It is interesting to note that this Midrash did not elaborate on the case of a gentile prophet who was a true believer in Hashem whose prophecy would be presumably clearer and from a source of holiness. In fact, a convert may become a prophet as in the case of Obadiah the prophet mentioned in 1 Kings 18:4 who saved one hundred prophets from the wicked queen Jezebel and sustained with his own money. As a result, Hashem awarded him the gift of prophecy (Sanhedrin 39b).  

Special Knowledge of Hashem

Balaam claimed to have the knowledge of the Supreme One (Numbers 24:16) which meant he knew the time that Hashem may judge the world according to strict justice (i.e. the letter of the law). Although he had planned to curse the Israelites during this moment, Hashem refused to listen to his curse and in fact changed his words into blessings (Deuteronomy 23:5-6).  

The comparison of Balaam’s action to his potential seems striking but may be explained in terms of the Kabbalistic principle of correspondence זה לעמת זה (Ecclesiastes 7:14). This means that whatever exists in the realm of holiness (Moses attached to the divine) must have a counterpart in the realm of impurity (Balaam attached to the “other side”). It is both appropriate and ironic that Hashem commanded Moses to avenge the honour of the Israelites in a war against Midian (Numbers 31:2) in which Balaam was killed (ibid. 8).


Unlike Balaam, Job is called, “A wholesome and upright man who fears (reveres) Hashem and shuns evil (Job 1:1 and 8).” The sages identify the following exceptional characteristics of Job: 

  1. Prophet to non-Jews (Bava Batra 15b).
  2. Scholar (Zohar 2:69a).
  3. Born circumcised (Avot of Rabbi Natan 2:5).
  4. Comparable to Abraham (Bava Batra 15b)!

Job was similarly endowed with prophetic abilities due to his intelligence and to allow non-Jews to connect with Hashem. However he did not reach the level of Balaam in prophecy. Similar to Balaam he was born circumcised.

Fear of Hashem

The Talmud Bava Batra 15b notes that the praises of Job (1:1 and 1:8) appear to exceed what is mentioned in the Torah about Abraham. In Job (1:8) the verse declares, “For there is none like him on earth, a sincere and upright man, fearing Hashem and shunning evil.” By contrast, in Genesis 22:12, after the attempted offering of Isaac to Hashem, the angel says to Abraham, “Now I know that you fear (revere) Hashem”. However the angel did not mention that Abraham was wholesome, upright, and shunned evil. It could be argued that the term wholesome was applied earlier to Abraham (Genesis 17:1) in view of his pending circumcision. However the other two praises were not mentioned. Certainly Abraham was greater than Job because the former was the father of the Jewish people and the progenitor of two other faiths that are based upon the bible. In addition Genesis Rabbah 12:9 states that the heavens and earth were created in the merit of Abraham. This anomaly of praises may be explained as follows:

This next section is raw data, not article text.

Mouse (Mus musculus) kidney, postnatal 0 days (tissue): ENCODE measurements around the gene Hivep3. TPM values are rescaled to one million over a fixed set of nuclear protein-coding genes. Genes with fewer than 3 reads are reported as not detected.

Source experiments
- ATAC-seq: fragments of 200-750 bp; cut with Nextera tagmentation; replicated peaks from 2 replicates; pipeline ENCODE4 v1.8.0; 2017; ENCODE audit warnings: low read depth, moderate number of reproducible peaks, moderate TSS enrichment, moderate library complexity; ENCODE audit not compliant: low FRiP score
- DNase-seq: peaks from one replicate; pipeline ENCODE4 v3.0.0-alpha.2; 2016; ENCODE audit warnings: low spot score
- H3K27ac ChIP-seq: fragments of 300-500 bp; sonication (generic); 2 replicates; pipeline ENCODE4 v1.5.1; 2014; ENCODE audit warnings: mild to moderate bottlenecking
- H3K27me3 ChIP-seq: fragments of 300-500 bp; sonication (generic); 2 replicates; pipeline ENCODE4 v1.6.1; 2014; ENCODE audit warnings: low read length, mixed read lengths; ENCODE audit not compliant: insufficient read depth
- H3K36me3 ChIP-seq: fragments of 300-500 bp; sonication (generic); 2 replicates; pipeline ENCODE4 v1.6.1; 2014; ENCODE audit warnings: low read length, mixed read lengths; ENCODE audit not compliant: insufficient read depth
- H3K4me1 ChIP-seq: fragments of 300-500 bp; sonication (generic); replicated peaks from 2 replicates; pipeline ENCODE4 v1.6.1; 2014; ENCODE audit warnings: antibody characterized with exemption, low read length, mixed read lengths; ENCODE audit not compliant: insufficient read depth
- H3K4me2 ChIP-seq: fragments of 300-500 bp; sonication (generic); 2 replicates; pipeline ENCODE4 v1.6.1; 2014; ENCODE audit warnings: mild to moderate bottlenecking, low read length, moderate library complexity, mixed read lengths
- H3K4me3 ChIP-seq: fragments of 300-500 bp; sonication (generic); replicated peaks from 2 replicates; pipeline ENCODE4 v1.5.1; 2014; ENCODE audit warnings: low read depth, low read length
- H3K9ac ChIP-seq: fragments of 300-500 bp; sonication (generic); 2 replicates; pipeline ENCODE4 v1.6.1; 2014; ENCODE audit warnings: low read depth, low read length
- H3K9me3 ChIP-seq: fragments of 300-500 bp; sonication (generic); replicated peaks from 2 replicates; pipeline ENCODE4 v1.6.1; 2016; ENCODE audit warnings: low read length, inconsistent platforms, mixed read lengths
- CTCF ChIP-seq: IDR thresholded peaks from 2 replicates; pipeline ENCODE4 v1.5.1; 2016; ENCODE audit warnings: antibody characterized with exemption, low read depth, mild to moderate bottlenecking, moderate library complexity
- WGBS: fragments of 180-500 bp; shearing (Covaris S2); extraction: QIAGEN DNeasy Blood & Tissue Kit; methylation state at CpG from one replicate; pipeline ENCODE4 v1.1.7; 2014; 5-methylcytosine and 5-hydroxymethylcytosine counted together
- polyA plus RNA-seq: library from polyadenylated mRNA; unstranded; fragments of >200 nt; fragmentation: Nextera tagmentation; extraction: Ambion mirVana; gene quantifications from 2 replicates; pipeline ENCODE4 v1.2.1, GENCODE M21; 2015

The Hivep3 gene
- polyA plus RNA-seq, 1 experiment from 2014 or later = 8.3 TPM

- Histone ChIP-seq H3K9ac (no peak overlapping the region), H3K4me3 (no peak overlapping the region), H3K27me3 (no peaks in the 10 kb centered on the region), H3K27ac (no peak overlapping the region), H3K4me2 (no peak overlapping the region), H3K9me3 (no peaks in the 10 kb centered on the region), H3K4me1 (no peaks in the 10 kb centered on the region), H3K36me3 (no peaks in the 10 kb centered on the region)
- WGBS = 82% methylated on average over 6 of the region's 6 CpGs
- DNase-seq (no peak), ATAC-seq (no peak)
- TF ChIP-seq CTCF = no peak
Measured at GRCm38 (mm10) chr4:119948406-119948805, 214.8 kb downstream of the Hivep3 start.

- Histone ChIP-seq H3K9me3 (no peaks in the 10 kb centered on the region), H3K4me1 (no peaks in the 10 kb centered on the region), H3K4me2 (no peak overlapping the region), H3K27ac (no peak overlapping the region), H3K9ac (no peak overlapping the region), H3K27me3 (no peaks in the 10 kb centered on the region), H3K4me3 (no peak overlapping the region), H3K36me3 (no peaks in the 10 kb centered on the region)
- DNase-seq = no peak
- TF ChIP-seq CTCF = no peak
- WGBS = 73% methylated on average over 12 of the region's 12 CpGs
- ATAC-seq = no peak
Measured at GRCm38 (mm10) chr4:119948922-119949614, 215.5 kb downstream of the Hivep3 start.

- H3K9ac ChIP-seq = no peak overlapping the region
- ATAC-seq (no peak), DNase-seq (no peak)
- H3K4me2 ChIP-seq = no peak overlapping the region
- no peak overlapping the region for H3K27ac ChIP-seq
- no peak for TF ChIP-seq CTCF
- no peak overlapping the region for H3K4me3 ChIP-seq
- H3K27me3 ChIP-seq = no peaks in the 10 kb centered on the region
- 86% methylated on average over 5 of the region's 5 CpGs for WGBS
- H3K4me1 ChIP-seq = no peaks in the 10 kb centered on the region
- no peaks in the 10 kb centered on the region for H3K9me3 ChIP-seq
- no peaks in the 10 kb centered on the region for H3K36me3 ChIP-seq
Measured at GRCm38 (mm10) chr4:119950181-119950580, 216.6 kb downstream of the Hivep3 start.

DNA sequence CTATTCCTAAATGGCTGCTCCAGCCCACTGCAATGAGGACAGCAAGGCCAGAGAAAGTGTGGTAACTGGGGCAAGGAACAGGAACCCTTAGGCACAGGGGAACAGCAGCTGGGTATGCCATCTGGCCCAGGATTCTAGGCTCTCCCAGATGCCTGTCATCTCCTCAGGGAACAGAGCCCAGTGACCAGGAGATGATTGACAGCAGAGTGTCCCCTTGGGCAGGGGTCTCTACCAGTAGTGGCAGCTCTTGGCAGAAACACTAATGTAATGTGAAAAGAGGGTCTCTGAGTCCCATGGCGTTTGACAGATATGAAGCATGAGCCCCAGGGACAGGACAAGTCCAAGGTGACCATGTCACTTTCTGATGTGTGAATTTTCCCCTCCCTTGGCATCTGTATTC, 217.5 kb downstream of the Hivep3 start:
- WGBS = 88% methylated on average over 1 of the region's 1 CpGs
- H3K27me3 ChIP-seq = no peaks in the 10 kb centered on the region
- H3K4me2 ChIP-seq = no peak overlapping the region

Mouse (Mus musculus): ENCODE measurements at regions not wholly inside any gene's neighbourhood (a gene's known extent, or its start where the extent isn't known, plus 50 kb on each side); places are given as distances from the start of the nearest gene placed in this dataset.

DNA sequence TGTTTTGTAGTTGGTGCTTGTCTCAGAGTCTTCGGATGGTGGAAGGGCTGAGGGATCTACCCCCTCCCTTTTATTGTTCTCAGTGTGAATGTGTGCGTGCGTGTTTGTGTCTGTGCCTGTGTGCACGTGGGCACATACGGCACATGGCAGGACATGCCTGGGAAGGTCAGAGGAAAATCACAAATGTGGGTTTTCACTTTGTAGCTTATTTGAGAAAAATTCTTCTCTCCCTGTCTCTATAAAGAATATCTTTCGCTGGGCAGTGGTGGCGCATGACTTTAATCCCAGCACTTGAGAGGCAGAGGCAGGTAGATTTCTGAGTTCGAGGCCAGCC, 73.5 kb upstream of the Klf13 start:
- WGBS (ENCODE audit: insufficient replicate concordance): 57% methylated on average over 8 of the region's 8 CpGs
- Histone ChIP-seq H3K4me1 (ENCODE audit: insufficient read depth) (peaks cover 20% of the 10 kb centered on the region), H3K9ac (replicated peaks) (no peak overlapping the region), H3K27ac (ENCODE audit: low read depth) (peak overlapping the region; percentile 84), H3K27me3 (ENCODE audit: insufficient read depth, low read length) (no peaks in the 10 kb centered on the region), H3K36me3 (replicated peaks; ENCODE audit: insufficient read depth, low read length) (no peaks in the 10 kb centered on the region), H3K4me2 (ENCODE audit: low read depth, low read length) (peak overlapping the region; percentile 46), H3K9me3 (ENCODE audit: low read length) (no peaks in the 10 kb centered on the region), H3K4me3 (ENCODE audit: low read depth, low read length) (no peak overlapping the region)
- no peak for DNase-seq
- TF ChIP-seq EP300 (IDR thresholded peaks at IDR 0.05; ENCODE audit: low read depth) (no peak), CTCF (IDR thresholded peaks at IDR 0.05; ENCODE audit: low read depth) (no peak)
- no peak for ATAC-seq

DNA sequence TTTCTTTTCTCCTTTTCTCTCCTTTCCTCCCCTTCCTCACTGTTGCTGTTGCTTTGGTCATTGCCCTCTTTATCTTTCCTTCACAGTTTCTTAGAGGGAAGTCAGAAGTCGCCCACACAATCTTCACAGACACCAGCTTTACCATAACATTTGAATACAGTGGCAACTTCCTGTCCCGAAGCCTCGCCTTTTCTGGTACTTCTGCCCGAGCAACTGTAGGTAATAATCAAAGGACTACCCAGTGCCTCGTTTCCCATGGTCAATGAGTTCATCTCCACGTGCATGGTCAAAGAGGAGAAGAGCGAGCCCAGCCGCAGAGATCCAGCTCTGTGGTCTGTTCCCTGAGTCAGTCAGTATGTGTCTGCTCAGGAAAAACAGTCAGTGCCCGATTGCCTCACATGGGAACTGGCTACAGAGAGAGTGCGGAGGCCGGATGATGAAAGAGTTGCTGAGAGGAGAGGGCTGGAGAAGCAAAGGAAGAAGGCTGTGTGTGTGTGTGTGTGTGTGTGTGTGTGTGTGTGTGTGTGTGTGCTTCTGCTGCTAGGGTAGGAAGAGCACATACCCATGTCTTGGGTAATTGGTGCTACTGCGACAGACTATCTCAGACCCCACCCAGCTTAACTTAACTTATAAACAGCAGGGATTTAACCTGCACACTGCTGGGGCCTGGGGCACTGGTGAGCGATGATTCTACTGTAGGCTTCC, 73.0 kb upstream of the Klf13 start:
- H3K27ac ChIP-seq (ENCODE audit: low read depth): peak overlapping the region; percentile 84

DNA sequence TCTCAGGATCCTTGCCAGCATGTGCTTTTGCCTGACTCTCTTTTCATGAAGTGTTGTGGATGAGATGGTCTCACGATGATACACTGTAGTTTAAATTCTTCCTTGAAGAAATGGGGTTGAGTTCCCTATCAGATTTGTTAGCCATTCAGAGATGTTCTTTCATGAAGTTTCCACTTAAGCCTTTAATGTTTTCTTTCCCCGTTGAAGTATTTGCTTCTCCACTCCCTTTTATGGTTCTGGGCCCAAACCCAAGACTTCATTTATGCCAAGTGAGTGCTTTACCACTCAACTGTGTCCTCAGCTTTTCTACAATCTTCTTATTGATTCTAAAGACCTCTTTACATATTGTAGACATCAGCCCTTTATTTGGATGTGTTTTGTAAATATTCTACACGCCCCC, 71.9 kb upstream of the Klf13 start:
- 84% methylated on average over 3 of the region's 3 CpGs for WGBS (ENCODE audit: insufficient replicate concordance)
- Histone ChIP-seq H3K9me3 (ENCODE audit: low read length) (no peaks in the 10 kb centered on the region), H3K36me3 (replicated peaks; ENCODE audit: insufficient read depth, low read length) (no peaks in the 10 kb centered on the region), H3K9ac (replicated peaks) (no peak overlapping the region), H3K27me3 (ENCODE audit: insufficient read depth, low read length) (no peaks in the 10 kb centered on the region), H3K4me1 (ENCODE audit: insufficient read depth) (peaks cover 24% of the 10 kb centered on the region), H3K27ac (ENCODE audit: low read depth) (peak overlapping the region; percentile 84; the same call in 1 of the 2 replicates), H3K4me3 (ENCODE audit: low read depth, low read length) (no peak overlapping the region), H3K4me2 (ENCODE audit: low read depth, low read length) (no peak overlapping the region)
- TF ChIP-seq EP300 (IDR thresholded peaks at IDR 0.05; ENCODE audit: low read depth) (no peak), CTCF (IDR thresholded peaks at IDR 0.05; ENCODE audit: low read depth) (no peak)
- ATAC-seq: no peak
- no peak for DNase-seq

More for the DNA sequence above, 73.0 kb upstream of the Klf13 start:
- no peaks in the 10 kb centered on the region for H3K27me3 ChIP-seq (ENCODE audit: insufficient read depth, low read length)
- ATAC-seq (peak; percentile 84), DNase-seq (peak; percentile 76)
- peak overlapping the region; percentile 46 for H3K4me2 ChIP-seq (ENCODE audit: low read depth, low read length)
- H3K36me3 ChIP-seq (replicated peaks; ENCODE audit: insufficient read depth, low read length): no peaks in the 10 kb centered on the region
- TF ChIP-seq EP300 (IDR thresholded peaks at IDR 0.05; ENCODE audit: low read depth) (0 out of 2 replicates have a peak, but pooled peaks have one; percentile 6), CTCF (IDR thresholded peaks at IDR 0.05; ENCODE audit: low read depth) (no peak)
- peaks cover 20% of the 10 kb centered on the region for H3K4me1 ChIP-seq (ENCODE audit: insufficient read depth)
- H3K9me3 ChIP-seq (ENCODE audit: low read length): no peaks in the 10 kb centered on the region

1. Figure of speech – The Talmud’s comparison is based upon the literal text but does not reflect Abraham’s actual greatness (Maharsha on Sanhedrin 39b).
  2. Limit of praise – One should mention part of a person’s praise in his presence and all of his praise in his absence (Eruvin 18b). In the case of Abraham the angel spoke directly to him (i.e. in his presence). By contrast in both verses (Job 1:1 and 1:8) Job was not present. 
  3. Avoid excessive praise – One should avoid excessive praise. For example even in the prayers one should not add praises to Hashem in the amidah prayer unless approved by the sages (Berachot 33b).
  4. Humility – The Torah wishes to teach the Israelites humility even when describing their leaders. For example the Torah rarely describes the qualities of Moses and except when mentioned in a reference to a moral teaching. For example the Torah attests to the fact that Moses was the most humble of men (Numbers 12:3) to teach that one should avoid arguments and remain silent where possible even though Miriam and Aaron spoke negatively about Moses. Similarly the Torah states (Deuteronomy 34:10) that Moses was the supreme prophet in Israel to establish the Torah, as taught by Moses, as the authoritative word of Hashem.